Terra Ceia Arts & Crafts Show shrugs off rain

skennedy@bradenton.comOctober 10, 2011 

TERRA CEIA -- It was a drizzly, soggy day Sunday at the third annual Terra Ceia Island Arts & Crafts Show, but exhibitors didn’t allow a little rain to dampen their spirits.

Handmade jewelry, pottery, clothing and plants graced the tables, along with all manner of food, such as fresh apples, smoked barbecue and pastries, during the show at SeaBreeze Park, 55 Horseshoe Loop, Terra Ceia Island.

“Our people are really very steadfast, very happy,” said D.J. Borbidge, event coordinator, mid-afternoon. “When I got here, no one had called and said they’re not coming; about 50 percent of 77 exhibitors have stuck it out.”

“The exhibitors said they were surprised at how many came -- a lot are from the island, and they’re very loyal,” she said.

By late afternoon, about 2-4 inches of rain had fallen in the northeast corner of the county Saturday and Sunday, according to Paul Close, meteorologist for the National Weather Service at Ruskin.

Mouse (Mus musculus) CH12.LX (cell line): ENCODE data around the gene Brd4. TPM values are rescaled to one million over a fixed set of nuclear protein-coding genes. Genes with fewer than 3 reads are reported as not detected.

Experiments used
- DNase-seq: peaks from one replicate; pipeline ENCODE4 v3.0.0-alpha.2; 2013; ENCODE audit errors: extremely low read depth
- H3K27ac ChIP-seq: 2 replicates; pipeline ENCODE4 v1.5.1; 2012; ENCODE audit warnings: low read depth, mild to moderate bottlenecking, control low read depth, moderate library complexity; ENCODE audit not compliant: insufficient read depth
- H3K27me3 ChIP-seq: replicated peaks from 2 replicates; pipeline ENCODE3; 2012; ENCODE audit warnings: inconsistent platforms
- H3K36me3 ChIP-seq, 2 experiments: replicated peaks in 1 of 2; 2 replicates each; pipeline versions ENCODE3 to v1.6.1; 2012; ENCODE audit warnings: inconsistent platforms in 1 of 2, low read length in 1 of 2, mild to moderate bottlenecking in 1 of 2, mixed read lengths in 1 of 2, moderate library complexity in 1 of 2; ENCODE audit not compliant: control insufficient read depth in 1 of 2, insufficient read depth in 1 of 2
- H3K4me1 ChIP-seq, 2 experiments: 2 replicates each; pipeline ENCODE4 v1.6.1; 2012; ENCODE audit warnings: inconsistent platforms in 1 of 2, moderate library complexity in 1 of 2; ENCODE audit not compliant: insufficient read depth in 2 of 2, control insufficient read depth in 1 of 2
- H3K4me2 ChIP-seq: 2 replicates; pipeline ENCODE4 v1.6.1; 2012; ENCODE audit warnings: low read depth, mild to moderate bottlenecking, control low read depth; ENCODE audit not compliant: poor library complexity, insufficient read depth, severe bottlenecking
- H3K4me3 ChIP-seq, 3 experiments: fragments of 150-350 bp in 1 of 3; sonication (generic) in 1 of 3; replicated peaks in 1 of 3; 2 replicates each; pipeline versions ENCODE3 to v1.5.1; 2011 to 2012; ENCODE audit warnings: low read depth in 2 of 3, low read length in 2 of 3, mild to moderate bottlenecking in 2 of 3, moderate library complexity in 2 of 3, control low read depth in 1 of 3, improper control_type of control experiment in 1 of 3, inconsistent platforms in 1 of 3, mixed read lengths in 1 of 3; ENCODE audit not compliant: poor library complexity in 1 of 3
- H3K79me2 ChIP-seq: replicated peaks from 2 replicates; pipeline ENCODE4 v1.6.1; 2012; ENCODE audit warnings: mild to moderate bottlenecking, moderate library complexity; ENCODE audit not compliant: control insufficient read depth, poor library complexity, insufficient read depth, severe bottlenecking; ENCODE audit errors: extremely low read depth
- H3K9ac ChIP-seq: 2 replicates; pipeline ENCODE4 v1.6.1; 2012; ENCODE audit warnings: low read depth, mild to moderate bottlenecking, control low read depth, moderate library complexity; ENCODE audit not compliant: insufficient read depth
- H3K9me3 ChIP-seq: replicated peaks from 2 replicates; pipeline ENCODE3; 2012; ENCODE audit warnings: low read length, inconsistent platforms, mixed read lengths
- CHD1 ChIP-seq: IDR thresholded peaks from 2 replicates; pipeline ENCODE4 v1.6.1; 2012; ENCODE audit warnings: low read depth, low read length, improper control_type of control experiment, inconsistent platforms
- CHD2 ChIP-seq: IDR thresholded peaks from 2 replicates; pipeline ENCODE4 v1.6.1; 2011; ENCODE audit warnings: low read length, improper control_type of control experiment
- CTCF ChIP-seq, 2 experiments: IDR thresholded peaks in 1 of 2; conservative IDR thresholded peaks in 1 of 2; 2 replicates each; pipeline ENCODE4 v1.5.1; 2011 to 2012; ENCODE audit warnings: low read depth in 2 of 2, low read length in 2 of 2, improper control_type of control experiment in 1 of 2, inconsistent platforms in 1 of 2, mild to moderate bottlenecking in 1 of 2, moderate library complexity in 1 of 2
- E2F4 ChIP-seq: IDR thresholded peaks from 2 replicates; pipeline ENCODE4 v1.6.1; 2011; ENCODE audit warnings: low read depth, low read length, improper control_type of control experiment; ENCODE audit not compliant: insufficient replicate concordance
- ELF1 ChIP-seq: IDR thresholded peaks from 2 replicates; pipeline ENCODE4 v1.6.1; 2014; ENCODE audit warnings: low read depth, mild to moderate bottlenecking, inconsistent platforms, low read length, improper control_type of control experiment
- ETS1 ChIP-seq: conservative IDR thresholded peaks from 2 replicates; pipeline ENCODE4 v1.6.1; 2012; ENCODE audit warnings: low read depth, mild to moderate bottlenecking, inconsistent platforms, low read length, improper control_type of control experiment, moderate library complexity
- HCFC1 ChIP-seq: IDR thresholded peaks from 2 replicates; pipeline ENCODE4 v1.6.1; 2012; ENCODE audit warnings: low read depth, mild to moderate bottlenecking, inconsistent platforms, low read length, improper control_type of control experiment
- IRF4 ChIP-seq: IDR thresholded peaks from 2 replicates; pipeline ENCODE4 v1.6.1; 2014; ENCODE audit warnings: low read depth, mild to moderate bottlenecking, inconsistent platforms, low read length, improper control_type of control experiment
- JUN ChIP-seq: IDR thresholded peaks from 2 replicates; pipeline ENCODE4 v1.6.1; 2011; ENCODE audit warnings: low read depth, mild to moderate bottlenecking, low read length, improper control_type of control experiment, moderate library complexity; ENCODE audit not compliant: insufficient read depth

The rest of the county had recorded less than an inch over the weekend, he said, adding that forecasters expected a 40 percent chance of showers and thunderstorms today and a 30 percent chance Tuesday.

He predicted some sun today and a little more Tuesday, with temperatures returning to the mid- to upper 80s.

At midafternoon Sunday, the rain had stopped for awhile, giving shopper Wendy Savage and her daughter, Audrey, 7, a respite.

“We live at Pass-A-Grille, and this is a really neat area of Florida,” said Savage, who is an attorney. “We decided to come check it out.”

Dodging puddles, they bought books and a hair tie at the show.

Asked if she found the rain discouraging, Wendy Savage smiled and gestured toward the heavens, saying, “Oh, it’s just a sprinkling.”

Part of the proceeds of the show benefitted the nonprofit Terra Ceia Island Village Improvement Association and breast cancer awareness through the Florida Suncoast affiliate of Susan G. Komen Race for the Cure, said Borbidge.

The event also was meant as “an economy booster.”

She concluded: “This show’s biggest push is to promote local businesses and talent.”

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